Automation is finding its place across every industry, including the transportation sector. Driverless vehicles have gone from science fiction to reality in just a few decades. Basic automotive technology has advanced to the point that the bar for standard car accessories jumped from power door locks to rear-view cameras. We may still be decades away from the flying DeLorean, but self-driving cars are here…kind of.
Driverless cars still have a ways to go. These completely autonomous vehicles are largely in testing phases and only operate in highly-controlled, well-mapped environments. As Aarian Marshall wrote in an article for Wired magazine, “Most developers believe it will take decades to build a car that can drive anywhere it pleases, like humans do today—if it ever happens at all.”
With this once-distant phenomenon now becoming a reality, it’s important to understand the spectrum of self-driving cars. Luckily, the Society of Automotive Engineers has created a standard for measuring the varying degrees of driverless technology in vehicles on the road today and in the future.
The SAE’s “Levels of Driving Automation” standard is on a scale of zero to five. A vehicle with little to no automation would register a zero while a completely autonomous vehicle would rate at a five.
Find out where your vehicle ranks on the SAE J3016 Levels of Driving Automation scale:
Level 0: No Automation
An article by The National Highway Traffic Safety Administration designates a Level 0 vehicle as having little to no automation. In this classification, the driver has full manual control over all aspects of the car including steering, accelerating and braking. Level 0 vehicles include those that have warning features such as blind spot monitoring, lane departure alerts and automatic emergency braking. Most vehicles on the road today fall within this category.
Level 1: Driver Assistance
Level 1, or, Driver Assistance vehicles are still controlled by the driver but use an advanced driver assistance system (ADAS) to aid in steering or braking/accelerating, but not both at the same time. The Adaptive Cruise Control feature we see in many new vehicles today is a common example. With Adaptive Cruise Control, the driver controls steering while the ADAS regulates speed. Another Level 1 feature is lane-keeping or lane centering technology. The distinction here is that only one driving function is automated. Many of today’s new vehicles offer these features as options.
Level 2: Partial Automation
In a 2018 article for Forbes, Robert Szczerba summarizes the standard operating procedure for a Level 2 vehicle: “Hands off the wheel, eyes on the road, mind on the situation.” Partial Automation assigns the ADAS responsibility of both steering and accelerating/braking of the vehicle while the driver monitors conditions, ready to take control if needed. The technology is still in its infancy, so human intervention is still necessary to serve as a sentient set of lane bumpers, keeping the vehicle out of the gutter if it can’t do so on its own. Some current examples include Cadillac Super Cruise and Tesla Autopilot.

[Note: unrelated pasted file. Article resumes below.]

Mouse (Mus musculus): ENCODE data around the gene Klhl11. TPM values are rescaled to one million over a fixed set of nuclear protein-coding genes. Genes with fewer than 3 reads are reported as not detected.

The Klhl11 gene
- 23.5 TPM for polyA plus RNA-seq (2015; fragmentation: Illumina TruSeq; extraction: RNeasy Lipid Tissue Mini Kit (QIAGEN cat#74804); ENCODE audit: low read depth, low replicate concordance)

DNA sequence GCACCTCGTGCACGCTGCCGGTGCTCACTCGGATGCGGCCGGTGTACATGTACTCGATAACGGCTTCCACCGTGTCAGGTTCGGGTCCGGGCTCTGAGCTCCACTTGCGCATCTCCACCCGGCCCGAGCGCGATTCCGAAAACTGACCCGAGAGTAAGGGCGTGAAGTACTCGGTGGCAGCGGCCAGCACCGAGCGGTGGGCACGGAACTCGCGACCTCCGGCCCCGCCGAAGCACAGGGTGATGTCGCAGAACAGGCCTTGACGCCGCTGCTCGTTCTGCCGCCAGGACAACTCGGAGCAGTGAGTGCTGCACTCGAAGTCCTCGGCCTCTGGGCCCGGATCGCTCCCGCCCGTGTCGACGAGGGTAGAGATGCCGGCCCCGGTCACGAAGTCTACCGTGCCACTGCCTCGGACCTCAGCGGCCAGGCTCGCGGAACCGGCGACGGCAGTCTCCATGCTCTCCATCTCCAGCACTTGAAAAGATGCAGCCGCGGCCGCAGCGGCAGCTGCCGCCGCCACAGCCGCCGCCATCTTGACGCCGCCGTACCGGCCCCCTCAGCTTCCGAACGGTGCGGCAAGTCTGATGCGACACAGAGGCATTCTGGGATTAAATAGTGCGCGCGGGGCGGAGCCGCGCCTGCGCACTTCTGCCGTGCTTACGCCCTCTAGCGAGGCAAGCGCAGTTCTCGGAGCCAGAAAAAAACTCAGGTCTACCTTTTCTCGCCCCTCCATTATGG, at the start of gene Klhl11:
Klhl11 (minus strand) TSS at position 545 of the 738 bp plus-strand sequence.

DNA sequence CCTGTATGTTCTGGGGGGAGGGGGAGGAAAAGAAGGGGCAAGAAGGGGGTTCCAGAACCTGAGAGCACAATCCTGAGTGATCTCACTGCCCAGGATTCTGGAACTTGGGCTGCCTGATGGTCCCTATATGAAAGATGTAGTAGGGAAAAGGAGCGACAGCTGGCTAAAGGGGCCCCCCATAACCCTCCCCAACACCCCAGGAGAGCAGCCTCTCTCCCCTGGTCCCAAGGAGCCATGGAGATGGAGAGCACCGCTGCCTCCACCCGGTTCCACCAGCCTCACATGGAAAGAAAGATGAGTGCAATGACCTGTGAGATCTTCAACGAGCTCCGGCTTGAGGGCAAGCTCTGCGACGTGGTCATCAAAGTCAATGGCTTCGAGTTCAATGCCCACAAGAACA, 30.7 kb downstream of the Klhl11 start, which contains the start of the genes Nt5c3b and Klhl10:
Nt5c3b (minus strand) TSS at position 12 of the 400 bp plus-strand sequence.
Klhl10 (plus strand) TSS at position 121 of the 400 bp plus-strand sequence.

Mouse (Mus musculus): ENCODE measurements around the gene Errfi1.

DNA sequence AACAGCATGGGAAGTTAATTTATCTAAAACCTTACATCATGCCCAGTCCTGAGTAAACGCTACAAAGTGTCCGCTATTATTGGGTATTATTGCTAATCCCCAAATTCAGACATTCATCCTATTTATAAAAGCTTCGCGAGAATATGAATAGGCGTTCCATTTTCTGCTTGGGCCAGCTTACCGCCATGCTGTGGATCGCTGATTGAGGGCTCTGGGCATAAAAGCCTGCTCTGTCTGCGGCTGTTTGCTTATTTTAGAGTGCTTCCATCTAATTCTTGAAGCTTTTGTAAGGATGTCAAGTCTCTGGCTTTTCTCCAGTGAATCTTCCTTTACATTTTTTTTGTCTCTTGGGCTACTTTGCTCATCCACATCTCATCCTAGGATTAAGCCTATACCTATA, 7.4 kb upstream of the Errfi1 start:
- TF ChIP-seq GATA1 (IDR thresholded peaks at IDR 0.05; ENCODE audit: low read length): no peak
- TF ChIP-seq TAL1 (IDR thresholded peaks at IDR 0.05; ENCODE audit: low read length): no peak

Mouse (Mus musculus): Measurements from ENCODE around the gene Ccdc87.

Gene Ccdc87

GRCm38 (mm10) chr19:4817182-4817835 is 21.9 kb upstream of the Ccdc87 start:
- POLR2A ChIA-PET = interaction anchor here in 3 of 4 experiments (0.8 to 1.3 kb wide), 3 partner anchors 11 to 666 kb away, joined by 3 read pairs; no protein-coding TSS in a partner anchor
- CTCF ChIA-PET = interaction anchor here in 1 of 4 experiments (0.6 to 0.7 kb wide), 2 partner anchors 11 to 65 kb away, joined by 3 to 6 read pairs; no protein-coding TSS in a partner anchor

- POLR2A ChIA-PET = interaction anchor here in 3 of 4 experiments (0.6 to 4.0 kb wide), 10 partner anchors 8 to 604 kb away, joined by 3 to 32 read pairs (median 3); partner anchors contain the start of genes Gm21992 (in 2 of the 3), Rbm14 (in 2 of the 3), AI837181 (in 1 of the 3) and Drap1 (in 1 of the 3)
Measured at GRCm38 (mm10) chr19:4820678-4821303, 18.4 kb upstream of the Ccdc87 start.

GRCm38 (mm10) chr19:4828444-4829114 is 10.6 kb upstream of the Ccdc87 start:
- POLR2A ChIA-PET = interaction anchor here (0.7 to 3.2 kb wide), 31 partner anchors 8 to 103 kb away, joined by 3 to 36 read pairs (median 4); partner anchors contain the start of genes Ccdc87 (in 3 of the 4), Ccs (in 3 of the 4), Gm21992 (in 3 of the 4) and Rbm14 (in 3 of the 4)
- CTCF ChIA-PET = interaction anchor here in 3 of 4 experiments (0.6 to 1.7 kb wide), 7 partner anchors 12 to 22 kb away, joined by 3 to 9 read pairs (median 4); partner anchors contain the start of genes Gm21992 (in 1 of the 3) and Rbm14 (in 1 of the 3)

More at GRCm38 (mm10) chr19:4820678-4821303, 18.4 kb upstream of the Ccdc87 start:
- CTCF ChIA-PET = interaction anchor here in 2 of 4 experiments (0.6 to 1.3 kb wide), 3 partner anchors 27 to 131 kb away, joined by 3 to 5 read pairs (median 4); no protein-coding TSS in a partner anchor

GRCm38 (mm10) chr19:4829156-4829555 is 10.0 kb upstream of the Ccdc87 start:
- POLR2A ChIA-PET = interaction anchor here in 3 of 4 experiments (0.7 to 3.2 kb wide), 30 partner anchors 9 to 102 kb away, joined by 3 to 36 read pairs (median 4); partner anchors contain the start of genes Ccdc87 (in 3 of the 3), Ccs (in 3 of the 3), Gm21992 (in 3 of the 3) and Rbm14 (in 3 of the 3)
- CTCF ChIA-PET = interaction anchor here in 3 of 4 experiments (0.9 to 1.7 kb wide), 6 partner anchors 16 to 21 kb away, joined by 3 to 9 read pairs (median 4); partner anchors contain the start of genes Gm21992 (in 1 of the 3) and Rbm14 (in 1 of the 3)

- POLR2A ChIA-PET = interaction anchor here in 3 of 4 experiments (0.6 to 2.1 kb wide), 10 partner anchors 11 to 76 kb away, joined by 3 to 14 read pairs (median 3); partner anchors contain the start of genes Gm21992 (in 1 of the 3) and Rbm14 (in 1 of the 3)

Level 3: Conditional Automation
Conditional Automation represents a step up on the SAE’s scale and a step down in driver involvement. According to the NHTSA’s interpretation, “the driver is a necessity, but is not required to monitor the environment. The driver must be ready to take control of the vehicle at all times with notice.” Theoretically this could allow you to take your eyes off the road for extended periods of time and free you up to do things like work on a computer or read a book.
Level 4: High Automation
Moving further along the scale, High Automation renders a vehicle capable of all driving functions including steering, braking and monitoring its environment in certain situations. In Level 4 automation the scenarios for human intervention are minimized even further.
Level 5: Full Automation
At Full Automation, the vehicle can perform all driving functions and, unlike Level 4, maneuver all road conditions. Level 5 is the only class that does not require human intervention. In some instances, these vehicles may not feature traditional driving controls such as steering wheels and gas pedals. (Don’t panic, humans will still likely be able to override the ADAS and take control of Level 5 vehicles.)
As with any groundbreaking technology, self-driving cars will have to ride the product adoption curve and the timeline for their arrival to the majority remains uncertain. For now, most vehicles on the road have little to no automation.